Tuesday, July 6, 2010
Wedding day, 1947......
Today is the 10 year anniversary of my Dad’s death. A decade ago, my dad died of mesothelioma. How can it be ten years already? How can I still see a graying head over a grizzly bear stature ahead of me in the mall and not think for just a moment, “Dad is here too!” How can I not drive in the Ozarks for tart apples in the fall and not think, “I’d better buy an extra bushel of Jonathans for Dad”? How can I not lean into a twisting curve on a blue highway and not think how much he would have loved this road? When I see my grandson, I remember Dad’s holding his own first grandson and how he would have so enjoyed holding his great-grandson.
Dad worked like a Morgan horse all his life. Short, but stout in legs and arms, he pushed and pulled something everyday of his life. He never delegated; always jumped in himself. He was the first to arrive, the last to leave. He took an early retirement and finally began to enjoy life. He bought a new Gold Wing to replace the motorcycle he sold when he became a father forty years earlier. He hit the road, letting the wind and sun caress his work worn body and began to know what the real meaning of life is. It is hard not to feel a tad of anger when others get a quarter of century more of life without appreciating the glory of it or when I think he might be here too if it had not been for the selfish greed of asbestos companies that chose a dollar over a daddy.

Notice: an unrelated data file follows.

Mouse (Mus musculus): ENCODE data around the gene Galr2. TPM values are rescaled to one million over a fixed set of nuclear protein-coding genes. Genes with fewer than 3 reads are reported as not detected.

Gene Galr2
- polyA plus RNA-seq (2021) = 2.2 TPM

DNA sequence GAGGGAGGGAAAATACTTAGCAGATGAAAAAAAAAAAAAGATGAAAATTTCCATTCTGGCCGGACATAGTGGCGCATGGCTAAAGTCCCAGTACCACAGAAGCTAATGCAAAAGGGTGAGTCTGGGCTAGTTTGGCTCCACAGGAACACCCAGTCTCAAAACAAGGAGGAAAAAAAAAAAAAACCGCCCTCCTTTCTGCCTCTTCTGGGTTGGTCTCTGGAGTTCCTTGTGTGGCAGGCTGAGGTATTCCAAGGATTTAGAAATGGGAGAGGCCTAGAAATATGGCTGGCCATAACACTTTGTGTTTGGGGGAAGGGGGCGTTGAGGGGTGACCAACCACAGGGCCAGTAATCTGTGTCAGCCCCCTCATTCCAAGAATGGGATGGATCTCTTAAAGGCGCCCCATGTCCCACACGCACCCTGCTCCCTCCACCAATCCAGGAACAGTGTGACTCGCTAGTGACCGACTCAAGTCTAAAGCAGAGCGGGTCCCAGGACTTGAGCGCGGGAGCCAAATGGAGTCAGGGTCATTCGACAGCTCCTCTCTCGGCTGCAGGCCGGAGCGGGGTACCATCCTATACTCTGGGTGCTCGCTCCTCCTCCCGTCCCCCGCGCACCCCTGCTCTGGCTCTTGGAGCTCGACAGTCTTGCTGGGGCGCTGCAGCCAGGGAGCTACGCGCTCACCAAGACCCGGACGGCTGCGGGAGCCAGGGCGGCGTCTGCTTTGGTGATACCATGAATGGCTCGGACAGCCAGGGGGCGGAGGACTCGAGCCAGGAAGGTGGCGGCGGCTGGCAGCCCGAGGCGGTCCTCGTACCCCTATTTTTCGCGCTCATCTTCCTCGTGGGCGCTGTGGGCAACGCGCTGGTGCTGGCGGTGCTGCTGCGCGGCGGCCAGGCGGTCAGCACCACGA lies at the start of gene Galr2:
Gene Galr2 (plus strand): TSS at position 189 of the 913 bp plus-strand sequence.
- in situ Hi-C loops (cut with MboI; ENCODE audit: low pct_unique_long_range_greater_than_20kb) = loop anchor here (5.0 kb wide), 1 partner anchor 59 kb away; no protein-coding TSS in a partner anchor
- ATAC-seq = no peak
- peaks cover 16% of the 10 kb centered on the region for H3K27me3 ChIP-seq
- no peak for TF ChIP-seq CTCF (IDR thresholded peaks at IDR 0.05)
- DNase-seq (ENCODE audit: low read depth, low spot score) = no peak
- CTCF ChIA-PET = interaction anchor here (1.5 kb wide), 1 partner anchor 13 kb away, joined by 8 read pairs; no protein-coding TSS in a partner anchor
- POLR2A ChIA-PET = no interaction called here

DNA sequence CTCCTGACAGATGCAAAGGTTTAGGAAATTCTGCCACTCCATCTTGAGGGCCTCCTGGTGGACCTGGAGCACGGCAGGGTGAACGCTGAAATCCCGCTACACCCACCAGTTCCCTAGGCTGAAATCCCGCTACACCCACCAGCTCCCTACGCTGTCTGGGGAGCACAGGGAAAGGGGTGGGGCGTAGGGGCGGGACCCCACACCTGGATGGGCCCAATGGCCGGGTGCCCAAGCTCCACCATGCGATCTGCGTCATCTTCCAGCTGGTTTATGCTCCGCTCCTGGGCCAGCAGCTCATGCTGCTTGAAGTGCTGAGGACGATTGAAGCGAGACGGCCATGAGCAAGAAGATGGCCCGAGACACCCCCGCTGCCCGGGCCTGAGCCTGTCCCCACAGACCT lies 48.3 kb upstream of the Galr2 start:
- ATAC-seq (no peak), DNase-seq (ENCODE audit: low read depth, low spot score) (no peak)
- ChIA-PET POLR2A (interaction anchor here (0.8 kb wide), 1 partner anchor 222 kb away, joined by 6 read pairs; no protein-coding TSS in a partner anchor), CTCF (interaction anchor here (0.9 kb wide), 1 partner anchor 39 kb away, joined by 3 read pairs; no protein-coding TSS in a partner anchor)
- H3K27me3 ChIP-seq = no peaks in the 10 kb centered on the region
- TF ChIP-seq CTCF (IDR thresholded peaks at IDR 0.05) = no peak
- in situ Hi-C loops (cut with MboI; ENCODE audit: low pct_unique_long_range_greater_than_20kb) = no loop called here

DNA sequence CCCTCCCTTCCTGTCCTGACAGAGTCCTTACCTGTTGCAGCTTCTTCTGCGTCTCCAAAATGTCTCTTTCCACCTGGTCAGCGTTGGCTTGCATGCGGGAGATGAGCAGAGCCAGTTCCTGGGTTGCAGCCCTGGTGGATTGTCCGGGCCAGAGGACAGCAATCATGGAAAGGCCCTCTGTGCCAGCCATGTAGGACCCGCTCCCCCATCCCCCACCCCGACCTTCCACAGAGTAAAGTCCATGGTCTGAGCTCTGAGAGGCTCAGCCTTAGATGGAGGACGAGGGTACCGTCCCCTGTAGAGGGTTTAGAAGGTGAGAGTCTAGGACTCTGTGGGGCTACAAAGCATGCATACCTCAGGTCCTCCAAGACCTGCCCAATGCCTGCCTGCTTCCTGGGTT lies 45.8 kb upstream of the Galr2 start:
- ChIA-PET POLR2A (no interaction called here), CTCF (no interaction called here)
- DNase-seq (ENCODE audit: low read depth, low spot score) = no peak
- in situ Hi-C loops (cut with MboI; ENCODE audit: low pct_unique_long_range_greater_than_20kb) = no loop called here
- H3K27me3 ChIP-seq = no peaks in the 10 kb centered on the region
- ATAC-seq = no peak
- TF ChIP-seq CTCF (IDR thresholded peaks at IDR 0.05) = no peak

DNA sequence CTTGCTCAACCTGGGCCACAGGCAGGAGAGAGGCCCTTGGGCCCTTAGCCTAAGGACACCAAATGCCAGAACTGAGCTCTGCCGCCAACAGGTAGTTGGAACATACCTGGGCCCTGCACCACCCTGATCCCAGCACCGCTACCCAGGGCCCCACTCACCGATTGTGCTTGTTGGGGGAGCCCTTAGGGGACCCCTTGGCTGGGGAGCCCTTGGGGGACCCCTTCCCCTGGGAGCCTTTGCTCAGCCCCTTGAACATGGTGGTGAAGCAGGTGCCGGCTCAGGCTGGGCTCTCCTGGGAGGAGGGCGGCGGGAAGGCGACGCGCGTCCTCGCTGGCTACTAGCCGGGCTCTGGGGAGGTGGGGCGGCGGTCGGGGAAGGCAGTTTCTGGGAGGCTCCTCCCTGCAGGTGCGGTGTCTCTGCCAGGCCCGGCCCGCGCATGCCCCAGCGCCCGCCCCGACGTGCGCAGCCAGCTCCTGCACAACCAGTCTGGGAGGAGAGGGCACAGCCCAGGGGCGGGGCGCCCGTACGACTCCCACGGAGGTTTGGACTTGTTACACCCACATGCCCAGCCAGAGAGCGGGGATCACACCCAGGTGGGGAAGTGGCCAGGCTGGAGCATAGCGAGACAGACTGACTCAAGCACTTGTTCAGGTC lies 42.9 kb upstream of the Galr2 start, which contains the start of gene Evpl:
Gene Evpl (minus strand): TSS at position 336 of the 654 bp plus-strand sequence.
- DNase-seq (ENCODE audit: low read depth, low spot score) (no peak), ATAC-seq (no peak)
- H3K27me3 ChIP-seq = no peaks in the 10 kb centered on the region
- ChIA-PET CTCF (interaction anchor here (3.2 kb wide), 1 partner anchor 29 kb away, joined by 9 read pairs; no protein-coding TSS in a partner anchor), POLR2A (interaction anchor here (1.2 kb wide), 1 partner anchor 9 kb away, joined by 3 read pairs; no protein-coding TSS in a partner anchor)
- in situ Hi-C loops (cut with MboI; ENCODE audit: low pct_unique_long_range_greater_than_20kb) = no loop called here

But Dad continued to both learn and teach lessons until the end. During the last hospital stay, he refused to give up his 5 a.m. walk. So I went too.
But I refuse to think of Dad as entirely gone. I see his broad behind when I pass my mirror. I hear his voice when I use his self made colloquialisms. When I see that bull dog attitude and ribald, off color humor of his in my number one son, and when I watch the fastidiousness and sensitive, generous heart of my number two son, I hear and see my Dad. When I spend time with my two nieces, I think how much Dad wanted a son, but how his heart was always loyal and devoted to little girls.
A decade is such a long time, such a short time, such an imprecise measure of time passed.